by Ari Nieh, Mathematics
Teaching Effectiveness Award Essay, 2006
Linear Algebra and Differential Equations, Math 54, is among the earliest math courses in which students are expected to produce clear proofs as well as calculations. Unfortunately, most students entering this course have only the vaguest understanding of what constitutes a proof. They are likely to have encountered a handful of specific types of arguments: two-column proofs in high school geometry, or epsilon-delta proofs in calculus. With few exceptions, however, they have not developed much facility with general mathematical reasoning.
I noticed this issue early in the semester when I taught Math 54. The homework problems that generated the most confusion among my students were not particularly long, complicated, or computationally arduous; rather, the difficult problems were the ones which involved formulating a rigorous argument. Faced with any problem that used the word “prove” or “show,” the class was unsure how to get started.
It was clear to me that my students needed several skills to become competent with proofs. First, they needed the confidence and initiative to get their feet wet. They needed to grasp the connection between everyday reasoning and formal mathematical logic. Most of all, they needed a strong familiarity with the structure and flow of a proof so that they could construct one on demand.
I devoted a sizable chunk of section time to proof techniques. I emphasized the procedure of logical deduction by requiring students to take as many steps as possible without my help. At every stage of the argument, I would prompt them: “What is this problem asking?” “Is this even true? Why do we believe it?” “What should the first line of our proof be?” “Knowing this much, where can we go?” “What is the final statement which we’re trying to reach?” When we got stuck partway through a proof, I would encourage them to analyze their options carefully: “What would we like to be able to say next?” “Do we have any tools that relate to this concept?” Throughout this process, whenever a student made a suggestion, I would first repeat their idea as clearly as possible in precise mathematical language (and again in less formal terms, when necessary). I deliberately did not refute approaches that led nowhere or were mathematically flawed. If nobody in the class noticed the mistake, we would continue until we hit a dead end, then retrace our steps and figure out what had gone wrong.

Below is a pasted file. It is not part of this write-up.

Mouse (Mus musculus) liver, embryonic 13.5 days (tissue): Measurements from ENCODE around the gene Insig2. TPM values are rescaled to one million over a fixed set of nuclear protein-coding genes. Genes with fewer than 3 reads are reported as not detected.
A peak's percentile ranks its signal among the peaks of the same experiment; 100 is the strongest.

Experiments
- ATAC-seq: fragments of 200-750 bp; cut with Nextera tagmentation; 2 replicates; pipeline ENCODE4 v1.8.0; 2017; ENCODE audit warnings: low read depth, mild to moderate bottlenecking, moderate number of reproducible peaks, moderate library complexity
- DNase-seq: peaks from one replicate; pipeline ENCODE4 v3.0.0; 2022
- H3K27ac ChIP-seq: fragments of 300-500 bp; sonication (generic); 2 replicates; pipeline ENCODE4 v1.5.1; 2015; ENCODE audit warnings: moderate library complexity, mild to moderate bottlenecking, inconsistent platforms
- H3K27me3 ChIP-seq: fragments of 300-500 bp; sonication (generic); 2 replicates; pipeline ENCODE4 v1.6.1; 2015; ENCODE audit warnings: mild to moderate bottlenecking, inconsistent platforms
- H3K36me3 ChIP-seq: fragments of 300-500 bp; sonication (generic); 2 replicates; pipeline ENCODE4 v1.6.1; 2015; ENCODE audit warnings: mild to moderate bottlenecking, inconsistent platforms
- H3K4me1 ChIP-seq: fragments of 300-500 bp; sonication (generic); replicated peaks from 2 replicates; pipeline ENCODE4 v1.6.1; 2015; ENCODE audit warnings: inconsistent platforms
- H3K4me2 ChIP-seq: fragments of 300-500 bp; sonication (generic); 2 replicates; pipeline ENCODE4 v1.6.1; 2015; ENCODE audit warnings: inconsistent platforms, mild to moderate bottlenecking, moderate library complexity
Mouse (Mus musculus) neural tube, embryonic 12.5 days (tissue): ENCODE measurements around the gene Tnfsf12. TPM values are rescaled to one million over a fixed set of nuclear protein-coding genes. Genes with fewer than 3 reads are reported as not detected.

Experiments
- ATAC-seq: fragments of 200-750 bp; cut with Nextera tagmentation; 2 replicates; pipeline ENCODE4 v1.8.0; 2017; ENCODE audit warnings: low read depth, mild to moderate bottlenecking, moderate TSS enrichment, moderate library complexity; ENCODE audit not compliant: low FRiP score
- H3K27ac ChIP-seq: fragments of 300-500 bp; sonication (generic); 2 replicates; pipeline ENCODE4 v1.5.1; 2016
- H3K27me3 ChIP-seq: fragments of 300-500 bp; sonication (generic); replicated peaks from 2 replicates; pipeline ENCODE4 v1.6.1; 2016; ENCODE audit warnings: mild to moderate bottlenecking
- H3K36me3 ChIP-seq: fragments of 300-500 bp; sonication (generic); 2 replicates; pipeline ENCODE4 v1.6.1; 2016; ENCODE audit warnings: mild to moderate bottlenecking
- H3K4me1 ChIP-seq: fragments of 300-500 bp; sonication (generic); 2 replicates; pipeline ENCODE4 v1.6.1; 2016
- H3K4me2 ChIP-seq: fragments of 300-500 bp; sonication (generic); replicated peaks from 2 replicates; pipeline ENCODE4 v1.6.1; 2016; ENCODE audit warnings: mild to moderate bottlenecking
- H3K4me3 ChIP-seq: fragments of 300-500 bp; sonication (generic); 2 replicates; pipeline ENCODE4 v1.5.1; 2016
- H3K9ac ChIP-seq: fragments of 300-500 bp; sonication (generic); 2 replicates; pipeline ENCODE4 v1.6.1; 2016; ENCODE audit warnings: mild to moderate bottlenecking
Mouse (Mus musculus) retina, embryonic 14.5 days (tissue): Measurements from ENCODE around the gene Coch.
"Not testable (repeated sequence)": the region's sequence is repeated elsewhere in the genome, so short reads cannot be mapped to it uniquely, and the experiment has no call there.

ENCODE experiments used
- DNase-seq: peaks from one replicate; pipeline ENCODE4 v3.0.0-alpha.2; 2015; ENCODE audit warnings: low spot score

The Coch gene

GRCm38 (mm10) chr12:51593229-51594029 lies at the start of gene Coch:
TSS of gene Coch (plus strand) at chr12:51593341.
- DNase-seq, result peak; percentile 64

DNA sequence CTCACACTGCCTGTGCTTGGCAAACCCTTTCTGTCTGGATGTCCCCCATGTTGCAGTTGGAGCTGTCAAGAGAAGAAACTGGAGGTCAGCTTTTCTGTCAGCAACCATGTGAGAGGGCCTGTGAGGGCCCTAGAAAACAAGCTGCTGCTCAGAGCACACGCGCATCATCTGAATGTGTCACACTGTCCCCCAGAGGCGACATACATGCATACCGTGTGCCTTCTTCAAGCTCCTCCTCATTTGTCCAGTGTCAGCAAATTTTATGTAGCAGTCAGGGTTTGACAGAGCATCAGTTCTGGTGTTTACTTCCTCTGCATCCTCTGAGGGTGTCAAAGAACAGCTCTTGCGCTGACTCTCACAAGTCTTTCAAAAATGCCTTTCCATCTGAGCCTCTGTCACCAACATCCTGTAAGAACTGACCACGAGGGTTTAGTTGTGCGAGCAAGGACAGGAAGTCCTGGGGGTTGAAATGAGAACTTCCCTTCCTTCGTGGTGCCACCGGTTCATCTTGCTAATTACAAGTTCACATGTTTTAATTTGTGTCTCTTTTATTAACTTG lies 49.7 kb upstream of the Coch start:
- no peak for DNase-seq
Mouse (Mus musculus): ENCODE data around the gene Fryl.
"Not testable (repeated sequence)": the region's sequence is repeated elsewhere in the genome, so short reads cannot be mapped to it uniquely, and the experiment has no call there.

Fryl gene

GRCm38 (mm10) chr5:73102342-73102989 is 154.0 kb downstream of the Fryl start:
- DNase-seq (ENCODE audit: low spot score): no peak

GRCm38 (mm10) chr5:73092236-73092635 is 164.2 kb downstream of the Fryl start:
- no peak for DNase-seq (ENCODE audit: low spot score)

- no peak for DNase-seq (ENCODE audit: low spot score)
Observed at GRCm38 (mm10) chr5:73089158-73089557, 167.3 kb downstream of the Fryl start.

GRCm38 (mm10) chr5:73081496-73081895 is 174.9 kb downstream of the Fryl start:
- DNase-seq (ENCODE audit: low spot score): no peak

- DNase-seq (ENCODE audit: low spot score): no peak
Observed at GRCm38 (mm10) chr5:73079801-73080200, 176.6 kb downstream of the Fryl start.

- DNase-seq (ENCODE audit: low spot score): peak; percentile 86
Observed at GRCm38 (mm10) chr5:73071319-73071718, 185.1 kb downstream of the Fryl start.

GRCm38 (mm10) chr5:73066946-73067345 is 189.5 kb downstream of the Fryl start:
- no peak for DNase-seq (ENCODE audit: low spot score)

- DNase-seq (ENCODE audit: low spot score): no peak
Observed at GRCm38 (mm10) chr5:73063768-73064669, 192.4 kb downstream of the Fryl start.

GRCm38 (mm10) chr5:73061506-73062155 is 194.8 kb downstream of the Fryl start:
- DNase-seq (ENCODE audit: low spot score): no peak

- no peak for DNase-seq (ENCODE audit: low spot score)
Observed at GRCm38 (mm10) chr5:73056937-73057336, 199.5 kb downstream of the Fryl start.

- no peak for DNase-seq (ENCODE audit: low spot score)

This procedure had several beneficial effects on the section. First, because the class was fueled largely by student participation, the students were kept highly engaged with the material. They could not sit back, tune out, and rely on the GSI to show them the answer. They were also required to think critically about arguments, and they grew accustomed to evaluating and correcting mathematical ideas. They became familiar not only with the structure of a proof, but also with the procedure of constructing one, along with the toolbox of methods used to connect the logical pieces.
I observed a marked improvement in my students’ ability to assimilate new mathematics as the course continued. They approached proofs with increasing confidence and skill. In the final weeks of the semester, they were able to understand the subtle conceptual relationship between solving linear systems and solving differential equations. I believe that the emphasis on proofs was a major factor in their learning; armed with the correct analytical tools and perspective, they achieved a new level of mathematical maturity.